Background: Incomplete antiretroviral therapy (ART) adherence has been linked to deleterious immunologic, inflammatory, and clinical consequences, even among virally suppressed (<50 copies/mL) persons with human immunodeficiency virus (PWH). The impact of improving adherence in the risk of severe non-AIDS events (SNAEs) and death in this population is unknown. Methods: We estimated the reduction in the risk of SNAEs or death resulting from an increase in ART adherence by (1) applying existing data on the association between adherence with high residual inflammation/coagulopathy in virally suppressed PWH, and (2) using a Cox proportional hazards model derived from changes in plasma interleukin 6 (IL-6) and D-dimer from 3 randomized clinical trials. Comparatively, assuming 100% ART adherence in a PWH who achieves viral suppression, we estimated the number of persons in whom a decrease in adherence to <100% would need to be observed for an additional SNAE or death event to occur during 3- and 5-year follow-up. Results: Increasing ART adherence to 100% in PWH who are suppressed on ART despite imperfect adherence translated into a 6%-37% reduction in the risk of SNAEs or death. Comparatively, based on an anticipated 12% increase in IL-6, 254 and 165 PWH would need to decrease their adherence from 100% to <100% for an additional event to occur over 3- and 5-year follow-up, respectively. Conclusions: Modest gains in ART adherence could have clinical benefits beyond virologic suppression. Increasing ART adherence (eg, via an intervention or switch to long-acting ART) in PWH who remain virally suppressed despite incomplete adherence should be evaluated.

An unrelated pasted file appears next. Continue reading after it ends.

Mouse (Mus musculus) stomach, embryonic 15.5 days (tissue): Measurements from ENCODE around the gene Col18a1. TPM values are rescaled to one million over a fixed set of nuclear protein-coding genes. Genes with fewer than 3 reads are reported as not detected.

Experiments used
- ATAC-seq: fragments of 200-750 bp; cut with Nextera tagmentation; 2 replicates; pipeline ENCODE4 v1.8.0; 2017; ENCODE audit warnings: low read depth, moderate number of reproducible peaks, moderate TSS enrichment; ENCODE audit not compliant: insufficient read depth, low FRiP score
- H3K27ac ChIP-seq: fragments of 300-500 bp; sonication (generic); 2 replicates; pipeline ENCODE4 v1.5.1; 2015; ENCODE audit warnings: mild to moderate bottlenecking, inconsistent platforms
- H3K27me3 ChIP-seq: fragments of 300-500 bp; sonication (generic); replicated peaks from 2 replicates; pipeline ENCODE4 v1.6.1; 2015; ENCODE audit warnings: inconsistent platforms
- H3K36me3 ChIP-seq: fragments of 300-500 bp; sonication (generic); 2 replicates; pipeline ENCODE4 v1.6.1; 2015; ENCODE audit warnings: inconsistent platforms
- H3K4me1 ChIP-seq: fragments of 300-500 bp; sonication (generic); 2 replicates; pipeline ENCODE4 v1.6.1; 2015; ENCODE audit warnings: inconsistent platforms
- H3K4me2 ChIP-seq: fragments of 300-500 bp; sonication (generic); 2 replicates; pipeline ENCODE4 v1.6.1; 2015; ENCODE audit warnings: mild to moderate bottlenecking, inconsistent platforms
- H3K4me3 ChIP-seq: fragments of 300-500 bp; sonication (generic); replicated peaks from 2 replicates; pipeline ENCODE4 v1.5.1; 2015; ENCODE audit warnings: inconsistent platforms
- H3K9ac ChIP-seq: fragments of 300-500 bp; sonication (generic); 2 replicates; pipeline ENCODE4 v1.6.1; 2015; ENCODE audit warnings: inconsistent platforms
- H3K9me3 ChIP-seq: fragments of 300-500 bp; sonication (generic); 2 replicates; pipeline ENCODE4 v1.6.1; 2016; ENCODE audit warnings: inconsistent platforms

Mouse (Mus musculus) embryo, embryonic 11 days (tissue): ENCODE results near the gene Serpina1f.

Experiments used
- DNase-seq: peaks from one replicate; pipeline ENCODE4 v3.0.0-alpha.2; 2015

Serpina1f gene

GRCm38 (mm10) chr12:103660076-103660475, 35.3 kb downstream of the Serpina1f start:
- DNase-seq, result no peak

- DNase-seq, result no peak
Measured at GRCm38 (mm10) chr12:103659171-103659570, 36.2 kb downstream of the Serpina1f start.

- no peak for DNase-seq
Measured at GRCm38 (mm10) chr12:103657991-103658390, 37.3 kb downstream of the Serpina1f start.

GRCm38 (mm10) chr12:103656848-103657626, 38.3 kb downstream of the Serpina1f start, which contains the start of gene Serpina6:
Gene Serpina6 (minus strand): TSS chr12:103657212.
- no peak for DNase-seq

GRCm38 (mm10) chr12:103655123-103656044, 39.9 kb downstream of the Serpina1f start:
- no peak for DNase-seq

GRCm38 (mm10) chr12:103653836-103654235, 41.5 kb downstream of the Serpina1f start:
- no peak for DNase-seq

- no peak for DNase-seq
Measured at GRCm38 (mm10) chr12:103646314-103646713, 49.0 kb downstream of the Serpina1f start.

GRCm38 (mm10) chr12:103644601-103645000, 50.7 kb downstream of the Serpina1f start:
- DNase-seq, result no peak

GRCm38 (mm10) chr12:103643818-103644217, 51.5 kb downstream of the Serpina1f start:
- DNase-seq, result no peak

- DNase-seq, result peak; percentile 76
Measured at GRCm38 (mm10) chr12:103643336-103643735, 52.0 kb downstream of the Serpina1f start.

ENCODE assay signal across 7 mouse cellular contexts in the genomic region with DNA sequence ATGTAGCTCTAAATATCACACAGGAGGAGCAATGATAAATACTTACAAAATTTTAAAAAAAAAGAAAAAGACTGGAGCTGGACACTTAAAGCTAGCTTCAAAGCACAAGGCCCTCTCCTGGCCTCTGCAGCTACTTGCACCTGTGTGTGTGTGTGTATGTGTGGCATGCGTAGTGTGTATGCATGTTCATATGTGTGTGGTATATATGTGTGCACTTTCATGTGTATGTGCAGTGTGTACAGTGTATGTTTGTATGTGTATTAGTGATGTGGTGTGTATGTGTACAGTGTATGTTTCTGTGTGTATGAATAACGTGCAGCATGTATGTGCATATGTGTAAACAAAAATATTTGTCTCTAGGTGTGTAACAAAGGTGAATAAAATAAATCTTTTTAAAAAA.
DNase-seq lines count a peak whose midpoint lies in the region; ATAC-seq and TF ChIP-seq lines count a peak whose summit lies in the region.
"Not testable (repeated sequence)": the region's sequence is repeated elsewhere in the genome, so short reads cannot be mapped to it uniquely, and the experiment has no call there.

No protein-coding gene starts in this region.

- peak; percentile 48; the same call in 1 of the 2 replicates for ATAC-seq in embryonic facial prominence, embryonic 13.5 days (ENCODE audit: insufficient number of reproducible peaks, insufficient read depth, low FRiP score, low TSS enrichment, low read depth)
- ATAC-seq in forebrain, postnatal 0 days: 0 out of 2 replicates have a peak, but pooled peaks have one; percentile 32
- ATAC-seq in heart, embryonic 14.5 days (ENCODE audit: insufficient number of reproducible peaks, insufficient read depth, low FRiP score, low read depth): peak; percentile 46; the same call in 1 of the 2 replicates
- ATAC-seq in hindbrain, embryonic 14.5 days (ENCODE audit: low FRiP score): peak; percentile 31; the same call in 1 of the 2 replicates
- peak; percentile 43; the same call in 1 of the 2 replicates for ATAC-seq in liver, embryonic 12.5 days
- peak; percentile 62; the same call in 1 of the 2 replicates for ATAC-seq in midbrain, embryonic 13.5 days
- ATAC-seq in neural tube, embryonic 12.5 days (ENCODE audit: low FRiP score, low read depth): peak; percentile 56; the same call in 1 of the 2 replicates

- viral suppression